China is gradually but surely emerging as the country that has not only survived COVID-19 but may be a global saviour. On the other hand, the US appears to be facing a crisis of leadership, let alone coming up with a global bail out strategy. It seems to be completely incapable of handling the crisis at home.
The US is in the news for all the wrong reasons. The latest being the Trump administration slashing the US contribution to the World Health Organisation (WHO).
In fact, the United States has lost opportunity after opportunity to appear as a state in control of the situation, or for that matter giving the world a sense of direction. It has said almost nothing about international cooperation to fight the spread. In fact, it is seeking aid and assistance.
To add insult to injury the world witnessed American governors squabbling with President Trump, over the management of the crisis. Jude Blanchette, who holds the Freedom Chair in China Studies at the Center for Strategic and International Studies, said, “we are bungling this in a fairly open and transparent manner”, and more importantly, “Beijing’s push for global leadership is able to get so much tail wind by virtue of the relative absence of any US leadership.”
However, it is not simply just the US bungling. China is working towards moving into this vacuum and its global outreach efforts are commendable.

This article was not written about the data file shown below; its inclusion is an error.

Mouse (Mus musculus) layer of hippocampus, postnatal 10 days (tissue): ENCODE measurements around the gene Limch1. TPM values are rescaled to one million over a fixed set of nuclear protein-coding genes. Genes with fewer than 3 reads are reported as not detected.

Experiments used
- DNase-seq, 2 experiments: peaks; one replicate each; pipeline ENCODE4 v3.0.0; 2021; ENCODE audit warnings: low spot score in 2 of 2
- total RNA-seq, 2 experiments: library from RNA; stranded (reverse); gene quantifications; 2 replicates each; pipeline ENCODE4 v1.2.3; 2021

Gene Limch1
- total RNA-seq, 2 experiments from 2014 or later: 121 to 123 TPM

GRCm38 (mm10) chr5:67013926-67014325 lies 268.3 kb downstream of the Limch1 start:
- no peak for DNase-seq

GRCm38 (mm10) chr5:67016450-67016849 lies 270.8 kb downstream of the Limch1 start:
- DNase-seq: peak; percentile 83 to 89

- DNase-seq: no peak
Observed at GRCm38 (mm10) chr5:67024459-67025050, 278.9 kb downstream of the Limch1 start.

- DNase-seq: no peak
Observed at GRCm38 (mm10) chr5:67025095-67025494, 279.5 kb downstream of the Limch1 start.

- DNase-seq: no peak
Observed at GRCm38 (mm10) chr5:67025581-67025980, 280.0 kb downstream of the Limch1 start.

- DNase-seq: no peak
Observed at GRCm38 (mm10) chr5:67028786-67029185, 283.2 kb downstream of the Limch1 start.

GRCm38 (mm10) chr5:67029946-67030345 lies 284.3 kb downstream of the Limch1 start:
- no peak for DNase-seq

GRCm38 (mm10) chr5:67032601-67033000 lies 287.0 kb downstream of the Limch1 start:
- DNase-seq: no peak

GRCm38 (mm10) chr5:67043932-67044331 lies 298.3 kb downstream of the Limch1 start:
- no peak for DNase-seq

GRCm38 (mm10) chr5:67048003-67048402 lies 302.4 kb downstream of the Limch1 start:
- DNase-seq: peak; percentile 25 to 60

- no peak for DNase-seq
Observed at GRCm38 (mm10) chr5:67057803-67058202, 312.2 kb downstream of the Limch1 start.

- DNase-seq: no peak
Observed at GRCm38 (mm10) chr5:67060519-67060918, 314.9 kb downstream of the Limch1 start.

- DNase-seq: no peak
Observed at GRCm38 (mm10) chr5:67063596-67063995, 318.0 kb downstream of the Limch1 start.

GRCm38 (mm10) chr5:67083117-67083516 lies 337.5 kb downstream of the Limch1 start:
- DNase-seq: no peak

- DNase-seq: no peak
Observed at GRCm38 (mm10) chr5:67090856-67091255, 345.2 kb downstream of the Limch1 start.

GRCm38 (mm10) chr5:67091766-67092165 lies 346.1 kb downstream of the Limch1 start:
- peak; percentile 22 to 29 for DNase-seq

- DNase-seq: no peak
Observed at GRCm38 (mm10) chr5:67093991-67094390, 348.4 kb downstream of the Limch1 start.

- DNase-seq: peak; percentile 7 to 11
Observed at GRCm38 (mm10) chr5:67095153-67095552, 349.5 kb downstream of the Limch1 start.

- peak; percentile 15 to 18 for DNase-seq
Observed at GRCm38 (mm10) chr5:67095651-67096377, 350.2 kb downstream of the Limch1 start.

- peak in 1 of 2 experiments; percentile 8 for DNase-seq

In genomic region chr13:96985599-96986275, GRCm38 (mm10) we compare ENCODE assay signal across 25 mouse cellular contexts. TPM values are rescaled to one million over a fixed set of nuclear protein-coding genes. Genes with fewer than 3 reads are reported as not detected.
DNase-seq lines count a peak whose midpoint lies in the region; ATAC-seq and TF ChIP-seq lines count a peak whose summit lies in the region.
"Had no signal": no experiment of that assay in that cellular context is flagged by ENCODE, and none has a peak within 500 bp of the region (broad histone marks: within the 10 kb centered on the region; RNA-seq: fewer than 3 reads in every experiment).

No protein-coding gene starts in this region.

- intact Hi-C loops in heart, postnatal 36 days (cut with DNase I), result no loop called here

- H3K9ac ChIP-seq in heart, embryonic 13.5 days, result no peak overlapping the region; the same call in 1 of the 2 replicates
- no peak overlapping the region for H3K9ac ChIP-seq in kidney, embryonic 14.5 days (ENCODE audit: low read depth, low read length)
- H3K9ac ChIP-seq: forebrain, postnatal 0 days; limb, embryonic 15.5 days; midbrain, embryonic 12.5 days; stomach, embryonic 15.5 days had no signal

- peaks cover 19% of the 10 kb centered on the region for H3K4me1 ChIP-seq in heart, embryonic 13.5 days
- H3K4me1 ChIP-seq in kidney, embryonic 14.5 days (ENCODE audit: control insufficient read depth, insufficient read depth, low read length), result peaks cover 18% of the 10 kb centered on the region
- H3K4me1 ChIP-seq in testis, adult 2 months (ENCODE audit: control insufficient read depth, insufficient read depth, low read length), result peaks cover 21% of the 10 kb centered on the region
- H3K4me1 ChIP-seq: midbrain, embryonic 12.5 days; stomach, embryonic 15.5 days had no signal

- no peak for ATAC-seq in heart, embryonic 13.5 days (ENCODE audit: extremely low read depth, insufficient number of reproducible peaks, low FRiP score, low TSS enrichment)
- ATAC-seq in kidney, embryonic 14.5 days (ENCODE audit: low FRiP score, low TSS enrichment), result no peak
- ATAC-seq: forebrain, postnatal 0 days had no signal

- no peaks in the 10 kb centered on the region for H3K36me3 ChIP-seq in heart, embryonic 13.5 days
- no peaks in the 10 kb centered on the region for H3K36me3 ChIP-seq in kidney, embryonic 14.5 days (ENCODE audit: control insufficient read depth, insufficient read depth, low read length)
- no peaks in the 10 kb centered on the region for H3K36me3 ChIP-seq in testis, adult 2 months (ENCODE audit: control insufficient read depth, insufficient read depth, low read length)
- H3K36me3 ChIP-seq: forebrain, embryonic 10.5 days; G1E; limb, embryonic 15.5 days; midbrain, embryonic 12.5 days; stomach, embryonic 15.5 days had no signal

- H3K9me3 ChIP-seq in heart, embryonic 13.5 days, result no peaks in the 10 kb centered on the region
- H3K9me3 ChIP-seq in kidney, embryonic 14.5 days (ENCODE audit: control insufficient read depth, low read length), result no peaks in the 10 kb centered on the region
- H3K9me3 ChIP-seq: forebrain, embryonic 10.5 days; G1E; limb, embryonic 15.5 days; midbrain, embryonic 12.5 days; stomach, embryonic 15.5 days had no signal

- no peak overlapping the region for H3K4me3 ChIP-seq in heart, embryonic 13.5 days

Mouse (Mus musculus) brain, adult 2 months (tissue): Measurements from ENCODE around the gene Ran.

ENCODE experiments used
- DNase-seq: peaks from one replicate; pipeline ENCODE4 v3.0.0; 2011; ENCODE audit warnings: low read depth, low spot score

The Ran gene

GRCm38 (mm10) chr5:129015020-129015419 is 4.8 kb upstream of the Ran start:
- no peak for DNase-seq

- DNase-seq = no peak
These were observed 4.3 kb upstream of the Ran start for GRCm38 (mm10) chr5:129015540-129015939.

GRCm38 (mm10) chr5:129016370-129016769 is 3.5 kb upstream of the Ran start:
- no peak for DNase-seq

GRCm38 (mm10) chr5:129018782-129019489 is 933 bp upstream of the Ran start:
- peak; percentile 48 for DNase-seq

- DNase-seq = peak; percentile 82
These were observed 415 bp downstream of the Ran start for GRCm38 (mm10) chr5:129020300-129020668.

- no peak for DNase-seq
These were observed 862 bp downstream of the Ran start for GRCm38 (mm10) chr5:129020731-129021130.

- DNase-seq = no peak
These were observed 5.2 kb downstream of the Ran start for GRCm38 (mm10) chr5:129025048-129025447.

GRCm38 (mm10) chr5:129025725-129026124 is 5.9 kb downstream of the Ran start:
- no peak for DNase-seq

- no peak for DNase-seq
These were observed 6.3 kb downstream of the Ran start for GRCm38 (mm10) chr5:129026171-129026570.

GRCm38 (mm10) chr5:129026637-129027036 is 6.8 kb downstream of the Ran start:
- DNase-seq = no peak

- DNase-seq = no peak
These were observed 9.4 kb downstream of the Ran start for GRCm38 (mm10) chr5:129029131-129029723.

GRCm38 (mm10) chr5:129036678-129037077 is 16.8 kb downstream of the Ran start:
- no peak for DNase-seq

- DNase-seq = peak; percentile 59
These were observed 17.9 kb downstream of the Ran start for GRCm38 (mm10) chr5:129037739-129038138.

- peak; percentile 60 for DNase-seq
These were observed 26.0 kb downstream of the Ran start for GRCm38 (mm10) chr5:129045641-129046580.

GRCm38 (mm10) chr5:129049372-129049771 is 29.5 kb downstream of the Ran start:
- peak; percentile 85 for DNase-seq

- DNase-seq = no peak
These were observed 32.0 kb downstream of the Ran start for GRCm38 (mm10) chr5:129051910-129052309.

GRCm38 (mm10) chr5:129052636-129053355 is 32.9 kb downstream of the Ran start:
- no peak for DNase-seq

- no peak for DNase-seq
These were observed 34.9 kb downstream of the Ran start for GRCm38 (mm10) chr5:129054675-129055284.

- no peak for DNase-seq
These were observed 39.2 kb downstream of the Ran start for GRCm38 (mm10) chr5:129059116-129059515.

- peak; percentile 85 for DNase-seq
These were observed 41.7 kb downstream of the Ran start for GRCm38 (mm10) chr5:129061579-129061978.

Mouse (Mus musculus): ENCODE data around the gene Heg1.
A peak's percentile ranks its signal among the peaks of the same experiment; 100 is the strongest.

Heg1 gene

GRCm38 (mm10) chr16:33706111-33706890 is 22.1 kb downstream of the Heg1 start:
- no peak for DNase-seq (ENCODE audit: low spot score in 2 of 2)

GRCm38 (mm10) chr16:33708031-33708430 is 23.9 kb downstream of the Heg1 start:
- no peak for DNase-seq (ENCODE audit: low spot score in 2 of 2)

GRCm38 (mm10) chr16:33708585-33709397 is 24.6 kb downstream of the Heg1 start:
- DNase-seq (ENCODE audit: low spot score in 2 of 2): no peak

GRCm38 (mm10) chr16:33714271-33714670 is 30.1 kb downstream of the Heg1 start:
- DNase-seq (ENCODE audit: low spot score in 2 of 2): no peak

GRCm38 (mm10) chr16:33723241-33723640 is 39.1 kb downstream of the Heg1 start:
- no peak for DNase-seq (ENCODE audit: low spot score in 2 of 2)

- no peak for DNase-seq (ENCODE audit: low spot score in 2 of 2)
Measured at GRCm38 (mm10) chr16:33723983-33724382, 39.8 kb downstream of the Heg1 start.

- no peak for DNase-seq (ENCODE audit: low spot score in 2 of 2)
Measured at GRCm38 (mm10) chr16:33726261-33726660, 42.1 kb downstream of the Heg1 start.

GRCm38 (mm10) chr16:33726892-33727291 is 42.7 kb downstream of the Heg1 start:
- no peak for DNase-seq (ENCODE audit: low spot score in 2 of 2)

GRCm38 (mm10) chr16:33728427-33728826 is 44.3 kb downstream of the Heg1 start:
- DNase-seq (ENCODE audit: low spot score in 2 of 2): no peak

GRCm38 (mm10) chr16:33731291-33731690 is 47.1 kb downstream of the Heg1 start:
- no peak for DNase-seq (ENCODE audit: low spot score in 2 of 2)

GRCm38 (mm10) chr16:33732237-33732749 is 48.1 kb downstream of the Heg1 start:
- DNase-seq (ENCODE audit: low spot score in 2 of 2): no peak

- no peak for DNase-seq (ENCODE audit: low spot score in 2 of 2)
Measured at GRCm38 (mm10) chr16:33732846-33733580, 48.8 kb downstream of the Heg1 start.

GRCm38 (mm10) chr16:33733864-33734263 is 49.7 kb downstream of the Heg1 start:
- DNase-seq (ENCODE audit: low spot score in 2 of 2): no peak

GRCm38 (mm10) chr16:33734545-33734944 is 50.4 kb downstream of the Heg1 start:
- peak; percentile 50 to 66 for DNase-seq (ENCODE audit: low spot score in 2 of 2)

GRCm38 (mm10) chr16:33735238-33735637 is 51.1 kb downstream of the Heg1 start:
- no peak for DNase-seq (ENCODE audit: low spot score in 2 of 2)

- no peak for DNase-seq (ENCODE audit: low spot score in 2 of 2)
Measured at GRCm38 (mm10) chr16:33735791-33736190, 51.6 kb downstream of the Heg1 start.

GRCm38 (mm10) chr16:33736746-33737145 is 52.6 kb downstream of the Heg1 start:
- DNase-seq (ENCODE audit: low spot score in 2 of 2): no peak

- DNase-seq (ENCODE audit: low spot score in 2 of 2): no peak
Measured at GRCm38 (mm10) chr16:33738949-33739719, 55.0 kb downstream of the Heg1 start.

Beijing to-date has helped no fewer than 89 countries, fighting the coronavirus. Chinese scientists have won international praise for hitting several key milestones in arresting and understanding the virus. As early as January 2020, a team led by Yong Zhen Zhang of the Shanghai Public Health Clinical Center and School of Public Health, published the initial viral genome on two open access sites. Moreover, Chinese doctors and scientists reported the first description of the new disease in the Lancets Medical Journal.
The saviour narrative is endorsed by the fact that Chinese researchers and medical practitioners are emerging as leaders in the global scientific world, by publishing in open-access sites evidence on case management, genomics and various areas of public health and epidemiology, which has been of vital use globally.